To prepare engineers who can take a broad, systems-based approach to addressing uncertainty and risk, Duke CEE is creating a new PhD track in Systems, Risk, and Decisions, as well as launching a new Master of Risk Engineering program in the fall of 2018. The goal is to provide students with both a deeper and broader training in risk analysis and design than they would have received during their undergraduate career, all while continuing to build on traditional engineering principles.  Graduates will be prepared for careers in fields such as environment and population health, materials and structures, energy and climate systems and even finance and reinsurance.

In addition to the new graduate tracks, Borsuk and Gavin are introducing the basics of risk and resiliency to undergraduates in courses such as “Uncertainty, Design, and Optimization” (CEE 201L) and “Engineering Systems, Optimization, and Economics,” (EGR 305). In CEE 201L, students create models of complex systems, like water resources, stock prices and power systems, and then use these models to optimize system performance and evaluate resilience to time-varying hazards. In addition to facing the challenge of the unknown, these designs are also constrained by the financial, physical, or societal limitations imposed by the real world.

“We initiated this course to provide realistic design experiences early in their curriculum,” says Gavin. “We’ve tried to make the projects as realistic as possible by placing them in the mess of the real world. Students quickly learn that accounting for uncertainties is essential for a robust design.”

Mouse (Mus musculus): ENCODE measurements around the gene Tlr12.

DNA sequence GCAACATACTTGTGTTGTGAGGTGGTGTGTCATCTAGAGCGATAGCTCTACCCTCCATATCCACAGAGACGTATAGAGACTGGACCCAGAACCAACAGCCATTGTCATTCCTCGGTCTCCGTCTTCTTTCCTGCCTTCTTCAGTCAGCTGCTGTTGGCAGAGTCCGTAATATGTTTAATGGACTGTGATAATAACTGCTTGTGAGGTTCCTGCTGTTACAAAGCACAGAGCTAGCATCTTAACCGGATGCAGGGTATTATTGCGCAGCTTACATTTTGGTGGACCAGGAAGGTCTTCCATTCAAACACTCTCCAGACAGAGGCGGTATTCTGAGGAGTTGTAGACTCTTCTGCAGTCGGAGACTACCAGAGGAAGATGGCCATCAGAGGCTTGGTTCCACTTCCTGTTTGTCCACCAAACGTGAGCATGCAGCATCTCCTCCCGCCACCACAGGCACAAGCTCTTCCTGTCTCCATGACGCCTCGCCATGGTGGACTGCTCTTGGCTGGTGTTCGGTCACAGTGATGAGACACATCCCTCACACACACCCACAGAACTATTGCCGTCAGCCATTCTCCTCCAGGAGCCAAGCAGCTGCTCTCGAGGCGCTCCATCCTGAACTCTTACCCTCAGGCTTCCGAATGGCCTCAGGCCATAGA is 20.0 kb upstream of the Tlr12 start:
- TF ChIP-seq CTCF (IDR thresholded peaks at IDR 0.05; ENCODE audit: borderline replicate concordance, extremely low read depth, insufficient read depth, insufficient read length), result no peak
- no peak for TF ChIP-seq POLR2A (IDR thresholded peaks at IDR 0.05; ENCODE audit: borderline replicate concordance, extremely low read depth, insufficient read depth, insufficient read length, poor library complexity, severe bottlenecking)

The new focus on risk, uncertainty and resilient system design will connect to Duke CEE’s research strengths in areas such as heavy data analytics for complex infrastructure systems, chemical and material impacts on environmental and public health, climate change and water resources, and geomechanical systems, according to department chair Mark Wiesner. “Our faculty are developing the advanced computational tools and measurement techniques to help us understand a wide range of urgent issues facing the world today,” he says, “and our integrated approach across disciplines gives us an unusual advantage.”

“This is a way to modernize our view towards civil engineering and give students that broader, interdisciplinary perspective,” adds Borsuk. “We’re collaborating with researchers from fields such as law, global health, environment and policy to approach these problems in a systemic way, and it’s exciting because there is a lot of untapped potential.”

In that spirit, Borsuk is working to spearhead similar initiatives in different areas at Duke. He is a lead member of the “Decisions on Complex Interdisciplinary Problems of Health and Environmental Risk” (D-CIPHER) Bass Connections Project, which will be investigating the multiple technical, societal, and cultural dimensions of risk. During the 2017-2018 project, the interdisciplinary team will focus on the history of fluorine refrigerants, which were found to deplete the ozone layer and were successfully phased out, with the unintended consequence of generating substitutes that are potent greenhouse gasses.

Sometimes solving one problem just introduces another,” says Borsuk. “Through this collaboration we’re approaching these situations from multiple angles, and we’re really trying to understand how differing perspectives on risk and uncertainty inform and influence decisions.”